Sensor and biosensor technology is reaching an extraordinary level of sophistication with the aim of encompassing a growing number of applications, including personal and collective security. Chemical monitoring technology is not only already used in industrial, environmental and laboratory applications, but it is starting to be introduced in airports, subways, public buildings and soon will also be likely implemented at home. The new sensors are opto-electronic devices able to recognize odors, gas or explosive patterns, and to identify potentially harmful compounds in air, water or foodstuff. Moreover, the current chemical research promises dramatic improvements in sensitivity, selectivity, response time, and costs. The widespread use of mobile telephone technology and its fusion with information and computing technologies, nowadays realized with the smartphones, allows forecasting of how the future (bio)sensors, aiming to watch over our home and work safety, our health and our environment, will be
Realizing these predictions depends, on a large extent, on enabling R+D aiming
- to develop artificial molecular recognition elements mimicking living organisms;
- to achieve significant amplification of the detection of binding events resulting from molecular recognition;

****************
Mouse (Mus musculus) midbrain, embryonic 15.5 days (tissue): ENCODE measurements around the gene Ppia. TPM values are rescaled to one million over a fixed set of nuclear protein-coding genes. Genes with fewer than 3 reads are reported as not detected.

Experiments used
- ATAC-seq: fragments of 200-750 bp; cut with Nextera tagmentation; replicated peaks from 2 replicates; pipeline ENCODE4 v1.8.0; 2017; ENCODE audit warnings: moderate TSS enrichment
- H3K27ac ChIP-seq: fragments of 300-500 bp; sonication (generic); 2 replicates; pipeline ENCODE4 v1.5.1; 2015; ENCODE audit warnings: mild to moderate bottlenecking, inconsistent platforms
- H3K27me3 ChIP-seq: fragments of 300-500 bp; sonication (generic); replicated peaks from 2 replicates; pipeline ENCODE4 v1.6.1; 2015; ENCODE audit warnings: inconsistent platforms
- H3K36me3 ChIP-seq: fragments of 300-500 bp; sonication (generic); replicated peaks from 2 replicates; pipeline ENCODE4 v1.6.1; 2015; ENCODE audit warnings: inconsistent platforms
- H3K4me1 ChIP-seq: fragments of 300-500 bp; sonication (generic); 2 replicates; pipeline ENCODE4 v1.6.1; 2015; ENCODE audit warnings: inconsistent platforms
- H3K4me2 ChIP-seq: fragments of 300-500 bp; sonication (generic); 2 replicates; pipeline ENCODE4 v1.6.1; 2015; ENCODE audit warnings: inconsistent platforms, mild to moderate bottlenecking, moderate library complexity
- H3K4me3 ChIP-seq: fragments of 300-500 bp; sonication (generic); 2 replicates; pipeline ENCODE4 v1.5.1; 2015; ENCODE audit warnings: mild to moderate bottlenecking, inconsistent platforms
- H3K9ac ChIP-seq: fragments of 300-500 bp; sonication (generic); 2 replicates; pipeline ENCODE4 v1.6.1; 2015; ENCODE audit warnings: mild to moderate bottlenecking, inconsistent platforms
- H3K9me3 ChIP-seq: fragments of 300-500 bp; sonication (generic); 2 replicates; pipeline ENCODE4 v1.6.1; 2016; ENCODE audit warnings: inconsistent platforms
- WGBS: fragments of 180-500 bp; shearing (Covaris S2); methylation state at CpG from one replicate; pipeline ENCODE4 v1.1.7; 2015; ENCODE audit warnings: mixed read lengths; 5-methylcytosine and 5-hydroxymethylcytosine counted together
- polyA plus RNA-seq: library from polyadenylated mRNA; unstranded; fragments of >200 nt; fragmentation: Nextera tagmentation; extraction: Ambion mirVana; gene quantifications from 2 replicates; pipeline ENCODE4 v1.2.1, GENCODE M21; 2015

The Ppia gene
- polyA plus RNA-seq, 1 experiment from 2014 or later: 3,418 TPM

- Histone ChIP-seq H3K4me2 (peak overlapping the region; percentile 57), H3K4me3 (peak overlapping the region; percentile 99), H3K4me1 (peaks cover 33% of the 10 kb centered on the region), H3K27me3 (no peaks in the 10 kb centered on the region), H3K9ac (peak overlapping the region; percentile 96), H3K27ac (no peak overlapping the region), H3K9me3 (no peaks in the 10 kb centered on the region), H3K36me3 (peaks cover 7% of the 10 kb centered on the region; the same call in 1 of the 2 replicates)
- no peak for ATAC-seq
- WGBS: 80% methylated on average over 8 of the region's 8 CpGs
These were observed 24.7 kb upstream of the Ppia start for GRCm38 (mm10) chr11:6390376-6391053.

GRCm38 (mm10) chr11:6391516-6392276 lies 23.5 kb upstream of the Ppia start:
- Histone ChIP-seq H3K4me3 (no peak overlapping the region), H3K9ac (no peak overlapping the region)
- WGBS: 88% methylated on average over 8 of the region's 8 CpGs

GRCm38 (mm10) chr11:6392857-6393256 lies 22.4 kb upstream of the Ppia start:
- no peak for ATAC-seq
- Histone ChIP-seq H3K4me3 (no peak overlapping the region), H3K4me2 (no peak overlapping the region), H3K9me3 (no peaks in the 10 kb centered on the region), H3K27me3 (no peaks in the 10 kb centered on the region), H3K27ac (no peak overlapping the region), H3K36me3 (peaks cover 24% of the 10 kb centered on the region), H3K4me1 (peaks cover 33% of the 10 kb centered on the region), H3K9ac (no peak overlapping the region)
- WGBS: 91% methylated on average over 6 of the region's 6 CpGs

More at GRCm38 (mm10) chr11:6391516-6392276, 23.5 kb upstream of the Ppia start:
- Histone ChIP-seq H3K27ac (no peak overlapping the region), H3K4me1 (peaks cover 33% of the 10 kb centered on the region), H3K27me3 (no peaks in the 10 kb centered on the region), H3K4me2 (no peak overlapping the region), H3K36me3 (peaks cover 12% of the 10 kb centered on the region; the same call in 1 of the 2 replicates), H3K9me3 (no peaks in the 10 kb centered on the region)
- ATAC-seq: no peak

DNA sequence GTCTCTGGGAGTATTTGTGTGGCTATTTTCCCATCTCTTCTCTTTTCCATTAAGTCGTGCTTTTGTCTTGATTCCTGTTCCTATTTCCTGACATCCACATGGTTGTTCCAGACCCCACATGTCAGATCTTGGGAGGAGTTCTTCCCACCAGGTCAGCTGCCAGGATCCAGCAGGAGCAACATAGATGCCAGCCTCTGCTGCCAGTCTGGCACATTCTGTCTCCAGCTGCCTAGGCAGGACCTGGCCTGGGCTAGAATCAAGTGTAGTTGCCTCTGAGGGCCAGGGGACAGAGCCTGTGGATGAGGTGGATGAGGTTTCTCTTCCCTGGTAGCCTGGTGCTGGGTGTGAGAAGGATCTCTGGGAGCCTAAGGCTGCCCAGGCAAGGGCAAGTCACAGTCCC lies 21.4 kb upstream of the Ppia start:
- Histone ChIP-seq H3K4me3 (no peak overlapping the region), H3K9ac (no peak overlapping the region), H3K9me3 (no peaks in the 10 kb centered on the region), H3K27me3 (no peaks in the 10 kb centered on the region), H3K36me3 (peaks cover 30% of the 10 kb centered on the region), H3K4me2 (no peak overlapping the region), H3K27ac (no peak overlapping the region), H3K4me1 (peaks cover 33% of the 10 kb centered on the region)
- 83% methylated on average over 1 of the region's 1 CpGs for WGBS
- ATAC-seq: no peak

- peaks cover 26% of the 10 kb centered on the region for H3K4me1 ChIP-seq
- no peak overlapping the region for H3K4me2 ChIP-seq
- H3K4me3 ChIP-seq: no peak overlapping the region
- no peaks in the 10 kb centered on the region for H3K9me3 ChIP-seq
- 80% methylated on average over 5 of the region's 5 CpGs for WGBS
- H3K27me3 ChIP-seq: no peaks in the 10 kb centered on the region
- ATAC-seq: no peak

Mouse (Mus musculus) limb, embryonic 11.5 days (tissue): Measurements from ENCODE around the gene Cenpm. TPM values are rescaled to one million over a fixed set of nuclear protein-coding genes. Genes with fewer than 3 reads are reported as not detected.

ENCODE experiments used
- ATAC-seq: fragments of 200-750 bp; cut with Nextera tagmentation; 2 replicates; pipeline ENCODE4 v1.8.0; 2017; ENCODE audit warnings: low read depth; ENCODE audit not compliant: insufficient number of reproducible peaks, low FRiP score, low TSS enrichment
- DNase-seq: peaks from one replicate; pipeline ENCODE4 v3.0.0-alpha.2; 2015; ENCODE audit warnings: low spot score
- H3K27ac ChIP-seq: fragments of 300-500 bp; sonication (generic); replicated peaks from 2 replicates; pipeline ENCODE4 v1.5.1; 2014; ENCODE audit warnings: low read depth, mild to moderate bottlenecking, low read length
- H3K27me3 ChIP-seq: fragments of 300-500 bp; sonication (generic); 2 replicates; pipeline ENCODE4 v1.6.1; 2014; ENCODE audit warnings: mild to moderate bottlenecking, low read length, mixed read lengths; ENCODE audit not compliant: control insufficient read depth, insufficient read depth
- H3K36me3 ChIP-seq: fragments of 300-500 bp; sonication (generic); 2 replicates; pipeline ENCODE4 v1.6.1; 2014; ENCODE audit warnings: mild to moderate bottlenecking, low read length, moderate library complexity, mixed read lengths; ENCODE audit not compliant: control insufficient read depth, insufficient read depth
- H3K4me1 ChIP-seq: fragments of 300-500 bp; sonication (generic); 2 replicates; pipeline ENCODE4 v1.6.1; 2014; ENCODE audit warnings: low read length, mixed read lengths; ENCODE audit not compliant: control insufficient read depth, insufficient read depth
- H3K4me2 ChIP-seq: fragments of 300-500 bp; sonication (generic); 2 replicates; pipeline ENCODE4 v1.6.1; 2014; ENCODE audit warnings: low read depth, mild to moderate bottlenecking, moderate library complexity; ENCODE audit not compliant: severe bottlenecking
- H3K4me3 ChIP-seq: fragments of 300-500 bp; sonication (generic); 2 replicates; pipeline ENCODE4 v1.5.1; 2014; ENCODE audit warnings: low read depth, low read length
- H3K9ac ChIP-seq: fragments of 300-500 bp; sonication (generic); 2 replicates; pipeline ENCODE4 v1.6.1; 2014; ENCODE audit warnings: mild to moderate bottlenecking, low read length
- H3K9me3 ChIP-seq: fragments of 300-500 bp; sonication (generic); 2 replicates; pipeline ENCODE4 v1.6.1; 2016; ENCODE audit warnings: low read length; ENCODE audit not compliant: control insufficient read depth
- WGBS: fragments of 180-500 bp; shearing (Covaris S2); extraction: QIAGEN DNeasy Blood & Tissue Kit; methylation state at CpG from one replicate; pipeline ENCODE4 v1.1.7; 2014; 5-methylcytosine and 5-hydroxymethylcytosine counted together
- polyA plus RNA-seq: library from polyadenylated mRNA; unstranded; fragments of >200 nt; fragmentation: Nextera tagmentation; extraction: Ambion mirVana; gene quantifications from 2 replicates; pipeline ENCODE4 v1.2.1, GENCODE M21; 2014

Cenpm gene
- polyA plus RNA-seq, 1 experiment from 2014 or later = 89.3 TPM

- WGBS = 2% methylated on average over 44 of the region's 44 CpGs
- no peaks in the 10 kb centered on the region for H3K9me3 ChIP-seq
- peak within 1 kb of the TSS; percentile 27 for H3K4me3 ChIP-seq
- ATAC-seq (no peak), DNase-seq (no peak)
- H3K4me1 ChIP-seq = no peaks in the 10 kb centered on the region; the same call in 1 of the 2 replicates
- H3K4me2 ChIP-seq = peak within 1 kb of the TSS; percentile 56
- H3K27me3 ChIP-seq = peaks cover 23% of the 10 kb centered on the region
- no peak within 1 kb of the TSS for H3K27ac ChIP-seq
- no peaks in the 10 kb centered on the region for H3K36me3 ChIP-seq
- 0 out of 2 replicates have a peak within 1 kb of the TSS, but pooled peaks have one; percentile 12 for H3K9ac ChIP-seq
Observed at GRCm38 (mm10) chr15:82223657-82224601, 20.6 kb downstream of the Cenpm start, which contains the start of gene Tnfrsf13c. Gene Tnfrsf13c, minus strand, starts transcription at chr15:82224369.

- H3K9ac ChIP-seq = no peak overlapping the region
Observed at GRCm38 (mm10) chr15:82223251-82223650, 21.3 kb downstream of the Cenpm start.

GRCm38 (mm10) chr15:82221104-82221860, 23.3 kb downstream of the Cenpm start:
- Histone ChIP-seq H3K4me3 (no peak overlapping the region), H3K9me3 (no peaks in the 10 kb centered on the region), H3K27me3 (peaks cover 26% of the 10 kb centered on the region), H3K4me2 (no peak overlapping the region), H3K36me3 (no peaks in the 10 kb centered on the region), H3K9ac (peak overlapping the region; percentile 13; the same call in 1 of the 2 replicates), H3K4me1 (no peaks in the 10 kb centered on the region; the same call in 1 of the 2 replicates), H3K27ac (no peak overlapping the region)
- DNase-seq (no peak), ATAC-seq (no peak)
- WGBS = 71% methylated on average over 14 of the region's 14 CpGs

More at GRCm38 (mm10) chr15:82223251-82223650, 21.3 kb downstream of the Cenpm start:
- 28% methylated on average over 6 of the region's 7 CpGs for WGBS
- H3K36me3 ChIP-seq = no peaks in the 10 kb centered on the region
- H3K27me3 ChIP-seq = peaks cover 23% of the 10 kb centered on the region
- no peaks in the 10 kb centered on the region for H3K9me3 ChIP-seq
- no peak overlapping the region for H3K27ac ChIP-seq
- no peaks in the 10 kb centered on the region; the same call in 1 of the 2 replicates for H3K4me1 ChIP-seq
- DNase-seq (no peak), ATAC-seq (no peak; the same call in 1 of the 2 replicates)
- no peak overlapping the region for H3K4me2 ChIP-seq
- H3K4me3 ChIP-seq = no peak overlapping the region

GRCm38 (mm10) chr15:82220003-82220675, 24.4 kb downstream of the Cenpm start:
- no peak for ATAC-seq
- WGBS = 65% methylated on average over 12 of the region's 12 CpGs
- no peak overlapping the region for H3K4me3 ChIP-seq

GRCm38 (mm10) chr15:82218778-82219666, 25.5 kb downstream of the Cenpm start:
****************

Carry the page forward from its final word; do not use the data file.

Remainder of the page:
- to generate sensor microarrays for simultaneous chemical assays, and
- to manufacture hybrid organic-inorganic micro- and nano-sensors for providing miniaturization, accelerated responses and a significant sensitivity increase.
This coordinated project tackles all these aspects from a multidisciplinary perspective based on 20+ years of experience on the subject, through the development of
- new organic molecularly imprinted polymers (MIPs);
- novel techniques focused on photochemical amplification via FRET “cascades”, singlet oxygen transduction, electrochemiluminescence in doped nanoparticles and luminescent conjugated polymers;
- microarrays based on coded microspheres and
- electroluminescent semiconductors functionalized on their surface with molecular luminescent probes.